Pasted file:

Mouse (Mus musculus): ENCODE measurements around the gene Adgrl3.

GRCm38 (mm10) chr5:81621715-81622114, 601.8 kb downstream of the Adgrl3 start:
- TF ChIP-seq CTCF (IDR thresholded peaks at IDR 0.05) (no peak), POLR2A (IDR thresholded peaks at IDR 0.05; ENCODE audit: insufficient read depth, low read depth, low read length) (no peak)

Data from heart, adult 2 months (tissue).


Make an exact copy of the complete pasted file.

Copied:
Mouse (Mus musculus): ENCODE measurements around the gene Adgrl3.

GRCm38 (mm10) chr5:81621715-81622114, 601.8 kb downstream of the Adgrl3 start:
- TF ChIP-seq CTCF (IDR thresholded peaks at IDR 0.05) (no peak), POLR2A (IDR thresholded peaks at IDR 0.05; ENCODE audit: insufficient read depth, low read depth, low read length) (no peak)

Data from heart, adult 2 months (tissue).